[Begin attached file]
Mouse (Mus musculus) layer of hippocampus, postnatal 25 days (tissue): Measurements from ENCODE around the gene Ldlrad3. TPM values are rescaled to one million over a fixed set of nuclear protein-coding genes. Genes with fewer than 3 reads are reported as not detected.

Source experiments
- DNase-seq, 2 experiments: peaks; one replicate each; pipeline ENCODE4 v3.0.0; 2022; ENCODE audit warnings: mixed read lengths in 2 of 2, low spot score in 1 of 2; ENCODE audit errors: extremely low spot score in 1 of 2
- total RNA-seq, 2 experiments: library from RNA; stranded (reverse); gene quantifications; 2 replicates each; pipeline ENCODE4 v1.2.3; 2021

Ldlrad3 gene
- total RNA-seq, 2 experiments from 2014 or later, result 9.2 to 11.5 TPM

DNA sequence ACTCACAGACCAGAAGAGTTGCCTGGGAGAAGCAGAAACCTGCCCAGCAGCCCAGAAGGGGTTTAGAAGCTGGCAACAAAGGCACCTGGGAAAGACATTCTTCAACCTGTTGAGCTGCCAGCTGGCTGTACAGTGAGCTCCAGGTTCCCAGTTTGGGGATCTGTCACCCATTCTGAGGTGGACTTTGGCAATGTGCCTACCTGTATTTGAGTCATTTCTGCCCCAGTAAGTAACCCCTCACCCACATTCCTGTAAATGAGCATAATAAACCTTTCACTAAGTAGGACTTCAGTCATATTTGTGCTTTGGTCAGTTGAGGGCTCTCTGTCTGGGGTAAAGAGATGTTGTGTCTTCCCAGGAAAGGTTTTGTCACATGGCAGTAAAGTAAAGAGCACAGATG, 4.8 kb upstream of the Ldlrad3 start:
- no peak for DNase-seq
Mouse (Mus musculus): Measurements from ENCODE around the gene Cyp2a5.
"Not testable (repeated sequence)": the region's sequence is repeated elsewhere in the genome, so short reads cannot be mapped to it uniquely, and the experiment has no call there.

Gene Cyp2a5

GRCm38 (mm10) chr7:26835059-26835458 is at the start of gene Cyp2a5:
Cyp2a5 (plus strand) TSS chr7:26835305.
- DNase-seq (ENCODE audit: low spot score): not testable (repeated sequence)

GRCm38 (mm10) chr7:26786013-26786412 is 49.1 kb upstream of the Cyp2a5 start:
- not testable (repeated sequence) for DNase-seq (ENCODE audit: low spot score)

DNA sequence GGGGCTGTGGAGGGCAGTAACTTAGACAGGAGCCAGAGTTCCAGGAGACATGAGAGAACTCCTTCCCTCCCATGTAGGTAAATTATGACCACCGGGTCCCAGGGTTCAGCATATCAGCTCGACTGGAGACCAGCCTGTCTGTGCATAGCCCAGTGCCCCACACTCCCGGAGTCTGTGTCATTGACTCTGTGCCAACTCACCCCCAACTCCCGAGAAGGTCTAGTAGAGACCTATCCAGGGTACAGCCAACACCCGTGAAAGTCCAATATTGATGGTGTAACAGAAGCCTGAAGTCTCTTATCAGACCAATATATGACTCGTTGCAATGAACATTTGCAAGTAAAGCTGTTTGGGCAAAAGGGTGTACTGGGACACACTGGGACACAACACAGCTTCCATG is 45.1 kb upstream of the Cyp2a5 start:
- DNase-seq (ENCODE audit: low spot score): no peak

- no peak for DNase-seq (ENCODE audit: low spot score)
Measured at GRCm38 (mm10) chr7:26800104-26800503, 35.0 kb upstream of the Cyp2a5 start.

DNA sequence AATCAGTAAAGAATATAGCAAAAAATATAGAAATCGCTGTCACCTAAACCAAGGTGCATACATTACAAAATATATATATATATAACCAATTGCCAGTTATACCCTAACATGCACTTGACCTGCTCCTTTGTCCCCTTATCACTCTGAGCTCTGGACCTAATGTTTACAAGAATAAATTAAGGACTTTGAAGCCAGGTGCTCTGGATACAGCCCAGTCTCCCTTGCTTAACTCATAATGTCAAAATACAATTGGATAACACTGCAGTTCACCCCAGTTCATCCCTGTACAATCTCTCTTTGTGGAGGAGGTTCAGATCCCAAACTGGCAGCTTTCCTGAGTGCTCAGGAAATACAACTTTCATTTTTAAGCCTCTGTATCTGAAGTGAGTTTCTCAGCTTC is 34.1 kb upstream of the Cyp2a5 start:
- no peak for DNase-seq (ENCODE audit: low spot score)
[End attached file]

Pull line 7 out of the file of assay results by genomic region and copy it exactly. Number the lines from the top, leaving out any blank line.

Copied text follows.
DNA sequence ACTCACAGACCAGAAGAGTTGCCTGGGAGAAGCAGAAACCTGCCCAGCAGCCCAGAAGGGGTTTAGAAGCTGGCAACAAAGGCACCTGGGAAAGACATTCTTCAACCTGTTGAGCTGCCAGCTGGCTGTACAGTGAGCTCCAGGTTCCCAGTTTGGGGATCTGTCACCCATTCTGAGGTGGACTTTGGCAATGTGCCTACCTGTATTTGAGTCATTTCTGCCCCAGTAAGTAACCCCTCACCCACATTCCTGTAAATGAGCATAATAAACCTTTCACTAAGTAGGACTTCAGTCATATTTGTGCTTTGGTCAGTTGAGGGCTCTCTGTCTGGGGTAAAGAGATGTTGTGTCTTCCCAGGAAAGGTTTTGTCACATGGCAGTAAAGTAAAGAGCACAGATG, 4.8 kb upstream of the Ldlrad3 start: